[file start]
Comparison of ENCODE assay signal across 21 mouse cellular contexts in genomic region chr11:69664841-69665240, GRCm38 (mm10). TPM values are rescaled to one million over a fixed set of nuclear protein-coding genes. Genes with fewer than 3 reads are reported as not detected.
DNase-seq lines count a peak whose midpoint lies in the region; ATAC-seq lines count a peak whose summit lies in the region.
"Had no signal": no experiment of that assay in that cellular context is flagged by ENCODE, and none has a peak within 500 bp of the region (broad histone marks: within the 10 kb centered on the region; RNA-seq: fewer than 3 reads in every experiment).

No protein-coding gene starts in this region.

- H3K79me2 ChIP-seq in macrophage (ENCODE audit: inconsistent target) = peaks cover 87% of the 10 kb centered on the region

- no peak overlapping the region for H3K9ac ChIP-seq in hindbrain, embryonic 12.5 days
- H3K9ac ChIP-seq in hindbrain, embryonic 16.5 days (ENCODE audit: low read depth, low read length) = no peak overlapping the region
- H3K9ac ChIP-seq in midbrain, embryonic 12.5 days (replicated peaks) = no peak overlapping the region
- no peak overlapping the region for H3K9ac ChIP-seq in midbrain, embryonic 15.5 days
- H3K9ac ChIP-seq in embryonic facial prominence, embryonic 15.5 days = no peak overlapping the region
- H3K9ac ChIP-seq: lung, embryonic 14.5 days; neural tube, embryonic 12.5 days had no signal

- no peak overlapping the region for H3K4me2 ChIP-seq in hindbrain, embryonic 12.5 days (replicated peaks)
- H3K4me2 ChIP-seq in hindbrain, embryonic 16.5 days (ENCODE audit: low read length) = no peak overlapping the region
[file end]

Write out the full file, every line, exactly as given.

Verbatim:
Comparison of ENCODE assay signal across 21 mouse cellular contexts in genomic region chr11:69664841-69665240, GRCm38 (mm10). TPM values are rescaled to one million over a fixed set of nuclear protein-coding genes. Genes with fewer than 3 reads are reported as not detected.
DNase-seq lines count a peak whose midpoint lies in the region; ATAC-seq lines count a peak whose summit lies in the region.
"Had no signal": no experiment of that assay in that cellular context is flagged by ENCODE, and none has a peak within 500 bp of the region (broad histone marks: within the 10 kb centered on the region; RNA-seq: fewer than 3 reads in every experiment).

No protein-coding gene starts in this region.

- H3K79me2 ChIP-seq in macrophage (ENCODE audit: inconsistent target) = peaks cover 87% of the 10 kb centered on the region

- no peak overlapping the region for H3K9ac ChIP-seq in hindbrain, embryonic 12.5 days
- H3K9ac ChIP-seq in hindbrain, embryonic 16.5 days (ENCODE audit: low read depth, low read length) = no peak overlapping the region
- H3K9ac ChIP-seq in midbrain, embryonic 12.5 days (replicated peaks) = no peak overlapping the region
- no peak overlapping the region for H3K9ac ChIP-seq in midbrain, embryonic 15.5 days
- H3K9ac ChIP-seq in embryonic facial prominence, embryonic 15.5 days = no peak overlapping the region
- H3K9ac ChIP-seq: lung, embryonic 14.5 days; neural tube, embryonic 12.5 days had no signal

- no peak overlapping the region for H3K4me2 ChIP-seq in hindbrain, embryonic 12.5 days (replicated peaks)
- H3K4me2 ChIP-seq in hindbrain, embryonic 16.5 days (ENCODE audit: low read length) = no peak overlapping the region